It was a big – but rewarding – responsibility to write a story for the October America’s Horse magazine about a program that uses horses to help returning military members with physical and emotional wounds.
By Andrea Caudill
On the grounds of the Air Force Academy. James Emmert photo.
Whenever I have one of Those Days – the busy, stress-headache-inducing ones – my favorite remedy is heading to the barn. The specific therapy changes – maybe a good ride, barn chores or just watching the horses graze – but all result in my slowing down physically and mentally, letting myself relax, laugh and lighten my heart.
I think most horse people can attest to that feeling, and that is the basis for my story, “Checking Fences,” the cover story of the October 2011 America’s Horse magazine. The story is about the U.S. Air Force Academy Equestrian Center’s “Warrior Wellness” program, which uses horses to help military personnel heal from mental and physical wounds resulting from their service. It serves a therapeutic purpose for both the soldiers and their families, and also offers vocational training for those desiring a new career.
The Colorado Springs-based Equestrian Center is an entirely self-sufficient operation headed by Billy Jack Barrett, with the able assistance of Robert Templin and Jeanne Springer and a handful of other part-time employees.
I was honored to be able to write this story to highlight people who are making a difference. My personal experience with military service is limited – my father served in the Air Force – but my respect for those who serve is not. What I found when I arrived at the Equestrian Center was a small group of people focused on giving back to people who have given so much.
I had visited with Billy Jack before, as we share a common interest of racing American Quarter Horses, and I knew he and his wife spent their lifetimes making the world a better place by raising a group of biological and adopted children. It was a privilege to meet him in person. With an easy smile and the doff of his hat, he was the very picture of a gentleman cowboy. Jeanne Springer is a kind, soft-spoken women with a lifetime of experience in the military and a close knowledge of what those families go through. Robert Templin is a get-things-done kind of guy with a ready smile and a desire to give back.
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Cover boy Jacob Legendre is one of the soldiers who has gone through the program and has gone through two decades of (to my eyes) nearly unimaginable hell in serving his country. I doubt he’d label himself as such, but I will say unequivocally that Jacob is a hero. As he told his story, I was struck by his bravery – his courage not only as a soldier, but also telling his story to a stranger without shying from the painful parts. When he talked about his military career, the surgeries and the pain he has endured, his voice was businesslike and matter-of-fact. When he talked about the friends and family he has lost, his voice became gruff and strained. When he talked about working with the horses, and when he talked about his son, his voice lightened and slowed down. That is the power the horses have to help, to be that calming presence we horse people know so well.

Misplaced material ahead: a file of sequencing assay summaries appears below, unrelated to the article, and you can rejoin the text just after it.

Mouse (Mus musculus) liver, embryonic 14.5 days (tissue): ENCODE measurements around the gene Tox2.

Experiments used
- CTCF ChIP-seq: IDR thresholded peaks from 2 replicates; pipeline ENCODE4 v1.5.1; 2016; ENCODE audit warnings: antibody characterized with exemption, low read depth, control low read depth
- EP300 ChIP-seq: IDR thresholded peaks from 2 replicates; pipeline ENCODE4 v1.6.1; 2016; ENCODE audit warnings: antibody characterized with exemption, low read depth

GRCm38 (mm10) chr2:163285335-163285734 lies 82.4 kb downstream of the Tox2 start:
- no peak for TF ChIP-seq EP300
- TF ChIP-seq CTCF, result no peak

I think Jacob would be the first to say that he’s not looking for attention; his is one of countless tales of courage from our military members, and he told his story in an effort to help the people and program that have helped him. No longer able to fight on the battlefield, it seems he has reformed his personal mission to helping his fellow soldiers heal. He believes in the program and actively recruits others into it. Above all, despite all the things he has seen and done, and all the sacrifices he has made, he continues to give back.
Billy Jack Barrett, left, visits with AQHA's Andrea Caudill. James Emmert photo.
It was appropriate that most of the interviews for this story were conducted on horseback, checking fences. We threw a leg over a few good American Quarter Horses and headed out through the spectacular Colorado mountains to ride fences and talk about the program. It was obvious that all of these people care to the bone, and they all share a sense of purpose and a desire to serve. It is inspiring and humbling, all at the same time.
I was very moved by their story and wrote it in my head as I headed home, driving south on Interstate 25. When I got back to the office, I turned the story into reality. Transcribing hours of interviews, then writing and reading the story, I cried several times for the sacrifice and the strength and the hope for good this program represents. I doubt I’ll be the only one to do so.
If you have a comment, feel free to email me at firstname.lastname@example.org, or post below. I’ll make sure that any applicable comments are forwarded to the folks involved.
In the meantime, there aren’t words in the world that can show adequate appreciation for the sacrifice of Jacob, of other military members who have served or are currently serving, and their families. To all of you, I simply say: Thank you.